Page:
How did we arrive in a society that views men around children with distrust? Could it be the same hegemonic masculinities valorised in Dolce and Gabbana ads and GQ magazine the same ones capable of perverting our thoughts full of child abusers lurking at every corner? The same powerful image of a man as the head of the family, who gets his way because he’s a “real man”, and valued for being strong but devoid of interpersonal skills, is the same mythical male role model young boys are made to look up to. It’s not surprising that toys aimed at boys tend to reflect the rougher, tougher, and predominantly male trade such as the army, construction work, and race car driving.

It is the same less-than-benevolent hegemonic masculinities that overpower the weak that many parents expect to defend, inspire, and educate their children. Until there’s an acceptance for diverse masculinities in the classroom, the playground, and in the home, hegemonic masculinities will die as they cease to be dominant. Maybe then we can finally address our fears about those ‘really bad men’ on the street.

Open thread: Sex education. Why are we so afraid?

When I was growing up, sex was everywhere in the household, except that the word ‘sex’ was never mentioned. Books about violent crimes against women were littered around the house and I read every one of them, thinking to some degree that I was reading – and learning – about sex. Living with a single mother who loved salacious stories about illicit affairs and rape but who at the same time warned my sister and myself against getting pregnant without telling us how meant that the voyage to sexual discovery was a lonely one.

Sadly, many other Malaysians are made to go ignorant about their bodies far into adulthood. Today’s article at the Nut Graph (generously excerpted below) reveals the sexual ignorance in Malaysia of both endemic and appalling proportions (a survey found that there are young adults who think that a woman can get pregnant just from sleeping in the same bed with a man) and asks why there is so much foot-dragging in implementing sex education in school.

Before we go to the excerpted article, I wish to ask you, dear readers, where did you get your sex education from? And whether it’s true that knowledge fuels curiosity even more?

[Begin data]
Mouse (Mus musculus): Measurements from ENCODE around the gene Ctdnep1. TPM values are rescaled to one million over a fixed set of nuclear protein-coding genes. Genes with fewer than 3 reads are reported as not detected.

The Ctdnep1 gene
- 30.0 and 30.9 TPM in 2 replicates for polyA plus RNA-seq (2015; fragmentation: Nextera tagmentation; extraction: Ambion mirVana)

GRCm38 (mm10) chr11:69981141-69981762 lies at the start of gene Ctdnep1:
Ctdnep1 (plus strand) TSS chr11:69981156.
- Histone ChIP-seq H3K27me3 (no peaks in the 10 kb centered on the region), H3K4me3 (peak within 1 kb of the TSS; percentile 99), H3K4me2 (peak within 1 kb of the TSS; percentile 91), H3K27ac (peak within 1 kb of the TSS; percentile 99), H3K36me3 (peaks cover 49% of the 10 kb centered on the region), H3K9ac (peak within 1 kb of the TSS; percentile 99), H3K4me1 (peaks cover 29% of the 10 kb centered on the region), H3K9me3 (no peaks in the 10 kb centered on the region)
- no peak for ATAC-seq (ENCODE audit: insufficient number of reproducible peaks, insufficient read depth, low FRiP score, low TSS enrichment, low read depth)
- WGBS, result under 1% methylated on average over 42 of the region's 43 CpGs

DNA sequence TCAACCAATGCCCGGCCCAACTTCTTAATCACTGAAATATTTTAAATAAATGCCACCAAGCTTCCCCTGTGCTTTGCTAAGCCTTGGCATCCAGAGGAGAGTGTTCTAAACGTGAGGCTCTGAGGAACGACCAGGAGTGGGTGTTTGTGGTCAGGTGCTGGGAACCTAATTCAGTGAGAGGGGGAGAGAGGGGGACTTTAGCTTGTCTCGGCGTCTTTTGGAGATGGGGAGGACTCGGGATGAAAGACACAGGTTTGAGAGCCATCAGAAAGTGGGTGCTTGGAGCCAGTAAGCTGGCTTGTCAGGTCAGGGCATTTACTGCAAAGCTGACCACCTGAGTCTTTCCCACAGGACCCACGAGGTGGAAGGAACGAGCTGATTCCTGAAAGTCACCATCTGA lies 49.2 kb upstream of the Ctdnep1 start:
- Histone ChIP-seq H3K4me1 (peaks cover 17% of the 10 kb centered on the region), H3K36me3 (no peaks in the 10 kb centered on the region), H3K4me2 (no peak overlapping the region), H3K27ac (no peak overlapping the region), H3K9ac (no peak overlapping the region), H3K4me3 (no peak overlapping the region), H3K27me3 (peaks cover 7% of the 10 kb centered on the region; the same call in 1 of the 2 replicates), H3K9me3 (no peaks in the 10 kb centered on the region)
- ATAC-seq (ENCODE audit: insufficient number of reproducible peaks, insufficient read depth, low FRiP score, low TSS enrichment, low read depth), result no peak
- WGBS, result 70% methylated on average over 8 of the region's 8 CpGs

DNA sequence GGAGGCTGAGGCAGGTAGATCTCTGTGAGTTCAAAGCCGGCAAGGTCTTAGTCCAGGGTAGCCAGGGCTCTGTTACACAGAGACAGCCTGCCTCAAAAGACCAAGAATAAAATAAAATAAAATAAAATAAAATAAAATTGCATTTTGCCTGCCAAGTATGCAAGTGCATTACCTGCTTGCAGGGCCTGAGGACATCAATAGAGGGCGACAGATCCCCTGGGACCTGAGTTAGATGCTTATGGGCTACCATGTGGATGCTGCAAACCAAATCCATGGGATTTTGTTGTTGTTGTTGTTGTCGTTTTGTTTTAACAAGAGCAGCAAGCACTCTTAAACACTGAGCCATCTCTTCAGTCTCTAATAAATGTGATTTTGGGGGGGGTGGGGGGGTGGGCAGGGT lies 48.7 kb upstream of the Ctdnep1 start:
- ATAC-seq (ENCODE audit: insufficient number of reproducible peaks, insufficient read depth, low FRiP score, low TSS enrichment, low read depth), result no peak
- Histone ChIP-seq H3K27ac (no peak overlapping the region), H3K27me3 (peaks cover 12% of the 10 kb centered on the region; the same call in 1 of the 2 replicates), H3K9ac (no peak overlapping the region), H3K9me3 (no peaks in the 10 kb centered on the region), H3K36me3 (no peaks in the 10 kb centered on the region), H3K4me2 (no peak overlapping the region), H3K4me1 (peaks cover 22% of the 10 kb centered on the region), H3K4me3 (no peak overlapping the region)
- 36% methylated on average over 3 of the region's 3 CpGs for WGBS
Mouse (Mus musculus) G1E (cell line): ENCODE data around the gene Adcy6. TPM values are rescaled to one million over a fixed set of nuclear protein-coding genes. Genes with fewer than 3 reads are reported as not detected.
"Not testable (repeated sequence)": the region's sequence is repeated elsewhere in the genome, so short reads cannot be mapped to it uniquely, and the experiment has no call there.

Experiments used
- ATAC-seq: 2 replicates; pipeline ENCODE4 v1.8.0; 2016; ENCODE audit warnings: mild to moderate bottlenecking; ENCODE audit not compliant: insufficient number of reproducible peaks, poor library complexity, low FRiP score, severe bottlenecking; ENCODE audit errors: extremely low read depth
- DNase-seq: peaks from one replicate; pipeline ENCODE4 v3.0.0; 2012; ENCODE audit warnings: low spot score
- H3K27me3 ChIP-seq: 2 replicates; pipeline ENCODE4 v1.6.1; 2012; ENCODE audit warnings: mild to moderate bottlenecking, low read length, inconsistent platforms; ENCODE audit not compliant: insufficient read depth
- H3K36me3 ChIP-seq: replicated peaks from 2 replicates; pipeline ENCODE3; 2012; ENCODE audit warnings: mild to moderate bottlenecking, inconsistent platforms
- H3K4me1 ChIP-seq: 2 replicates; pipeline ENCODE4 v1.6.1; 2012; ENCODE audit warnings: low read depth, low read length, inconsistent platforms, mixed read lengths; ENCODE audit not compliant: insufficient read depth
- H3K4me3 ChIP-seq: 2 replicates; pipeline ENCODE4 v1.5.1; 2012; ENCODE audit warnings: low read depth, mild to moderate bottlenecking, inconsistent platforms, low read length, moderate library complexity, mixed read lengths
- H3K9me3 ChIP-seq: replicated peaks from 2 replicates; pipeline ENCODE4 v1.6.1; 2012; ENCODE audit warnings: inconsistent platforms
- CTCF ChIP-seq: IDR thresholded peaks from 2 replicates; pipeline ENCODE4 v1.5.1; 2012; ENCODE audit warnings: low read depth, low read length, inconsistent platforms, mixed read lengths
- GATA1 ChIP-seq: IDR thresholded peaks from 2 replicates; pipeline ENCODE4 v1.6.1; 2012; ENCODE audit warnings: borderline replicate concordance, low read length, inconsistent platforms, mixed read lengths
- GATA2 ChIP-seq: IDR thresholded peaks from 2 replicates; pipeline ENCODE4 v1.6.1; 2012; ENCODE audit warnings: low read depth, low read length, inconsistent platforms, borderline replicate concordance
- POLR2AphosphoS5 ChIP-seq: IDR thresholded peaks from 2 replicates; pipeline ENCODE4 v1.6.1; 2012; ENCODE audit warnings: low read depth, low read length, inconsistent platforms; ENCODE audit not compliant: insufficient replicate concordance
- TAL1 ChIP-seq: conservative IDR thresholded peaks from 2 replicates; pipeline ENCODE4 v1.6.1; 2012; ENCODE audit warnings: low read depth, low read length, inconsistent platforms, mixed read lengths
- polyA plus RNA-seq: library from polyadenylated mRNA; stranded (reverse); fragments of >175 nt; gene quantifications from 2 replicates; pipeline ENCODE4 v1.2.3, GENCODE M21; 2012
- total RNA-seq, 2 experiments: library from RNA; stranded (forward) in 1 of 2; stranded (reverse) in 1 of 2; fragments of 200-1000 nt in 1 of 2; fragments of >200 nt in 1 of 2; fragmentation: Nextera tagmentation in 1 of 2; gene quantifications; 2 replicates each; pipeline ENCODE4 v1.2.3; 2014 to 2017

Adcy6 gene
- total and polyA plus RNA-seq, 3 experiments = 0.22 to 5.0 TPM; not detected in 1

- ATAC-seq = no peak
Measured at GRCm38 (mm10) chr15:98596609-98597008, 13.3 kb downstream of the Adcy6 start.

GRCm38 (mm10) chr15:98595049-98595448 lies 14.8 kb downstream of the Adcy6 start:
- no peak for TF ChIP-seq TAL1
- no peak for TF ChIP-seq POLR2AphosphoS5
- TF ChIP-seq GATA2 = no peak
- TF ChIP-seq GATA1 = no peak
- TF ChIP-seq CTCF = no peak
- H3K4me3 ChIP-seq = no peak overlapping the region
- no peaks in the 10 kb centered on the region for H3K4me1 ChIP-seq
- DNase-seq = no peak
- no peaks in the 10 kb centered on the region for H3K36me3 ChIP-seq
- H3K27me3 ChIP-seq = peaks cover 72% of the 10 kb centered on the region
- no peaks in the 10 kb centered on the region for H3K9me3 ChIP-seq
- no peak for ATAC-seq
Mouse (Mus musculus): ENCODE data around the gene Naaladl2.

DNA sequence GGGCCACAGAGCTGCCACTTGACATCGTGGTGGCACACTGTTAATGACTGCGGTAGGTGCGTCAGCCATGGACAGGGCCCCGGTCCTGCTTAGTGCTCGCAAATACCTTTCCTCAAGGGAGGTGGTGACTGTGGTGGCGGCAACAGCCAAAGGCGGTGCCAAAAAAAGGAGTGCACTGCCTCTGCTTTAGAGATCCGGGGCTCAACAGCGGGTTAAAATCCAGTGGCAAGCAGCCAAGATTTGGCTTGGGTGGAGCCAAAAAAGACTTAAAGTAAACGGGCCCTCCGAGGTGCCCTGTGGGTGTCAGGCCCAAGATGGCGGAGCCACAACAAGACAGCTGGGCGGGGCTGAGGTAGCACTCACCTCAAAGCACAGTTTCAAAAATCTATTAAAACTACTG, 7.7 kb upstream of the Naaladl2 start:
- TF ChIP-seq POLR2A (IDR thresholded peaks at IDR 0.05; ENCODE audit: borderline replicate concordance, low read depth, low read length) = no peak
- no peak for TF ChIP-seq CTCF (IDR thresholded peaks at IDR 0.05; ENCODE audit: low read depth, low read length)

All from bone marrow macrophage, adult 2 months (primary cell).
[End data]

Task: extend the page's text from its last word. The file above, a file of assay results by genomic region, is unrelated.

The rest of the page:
Let’s talk about sex … and how ignorant our youth are about it.

Anyone remember the Malaysian science syllabus in secondary school? The chapter with diagrams of male and female genitalia, and little explanation about what to do with them? Perhaps you had a teacher who, with a deadpan face, stuck strictly to the scientific facts about the diagrams and said nothing else about hormones or feelings or sexual intercourse.

Perhaps no one, neither your parents nor teachers told you what sex is for, why people do it, how it is done, when you should have sex, who you should have it with, and the emotional and medical consequences.

Little wonder then that reports about incest and abandoned babies in school toilets or garbage dumpsites have been regular features in our newspapers. Heart-breaking too, are stories of young women who face arrest and prison simply because they “didn’t know what to do” with their dead newborn.

The Nut Graph is both intrigued and appalled by a 30 Aug 2009 New Straits Times report that cited surveys to demonstrate just how uneducated our youths are about sex.

In one survey, conducted by the National Population and Family Development Board, some of the things youths were clueless about were where a foetus develops, and what the male and female reproductive organs are.

In another survey, conducted by Universiti Malaya, there were youths who thought that a woman could get pregnant just by sharing a bed with a man.

At the same time, youths are found to be more sexually active than ever. So, if many youths are exploring something they have little knowledge about, not to mention the maturity to handle, we shouldn’t blame them if they don’t behave responsibly.

Malaysia is still ambivalent on having formal sex education in schools. Till today, there is no formal syllabus. Instead, it is incorporated into subjects like Moral Studies, Islamic Studies, and Biology, says the Education Ministry.

Past government attempts to introduce sex education in schools have seen much tip-toeing around the topic. The government chose to weave sex education into other subjects or tried to deal with it solely in the context of HIV/AIDS. Such measures are of course inadequate.

In the 1990s, there was even debate as to whether the term “sex education” should be used for fear of misunderstanding. The official term accepted then was “family health education”, underlying the patriarchal value that having sex is only for pro-creation and not for pleasure.

But sex education could be so much more than about reproducing to start a family or to stem a disease like HIV/AIDS. Teaching youngsters about sex should involve teaching them about self-respect, responsibility, choice and consequences. A girl must know she has the right to say “no” and a boy must know that girls are not sex objects. Comprehensive sex education could go beyond the scientific and medical facts to address other dimensions like gender equality and sexual diversity, morality, culture and human rights.

Because, beyond the headlines about baby-dumping are larger stakes if sex education is ignored. Our society is already grappling with rising crime, including domestic violence and sexual crimes. There is also rising healthcare costs to consider. Sexually transmitted diseases happen because people don’t know how to take precautions to protect themselves, resulting in additional burdens to the public health care system and a loss in working hours. There is also gender and sexual discrimination which can be addressed through sex education.